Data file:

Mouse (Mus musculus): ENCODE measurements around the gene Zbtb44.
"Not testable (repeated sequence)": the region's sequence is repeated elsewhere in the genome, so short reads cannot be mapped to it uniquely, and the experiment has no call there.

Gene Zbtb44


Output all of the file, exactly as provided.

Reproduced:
Mouse (Mus musculus): ENCODE measurements around the gene Zbtb44.
"Not testable (repeated sequence)": the region's sequence is repeated elsewhere in the genome, so short reads cannot be mapped to it uniquely, and the experiment has no call there.

Gene Zbtb44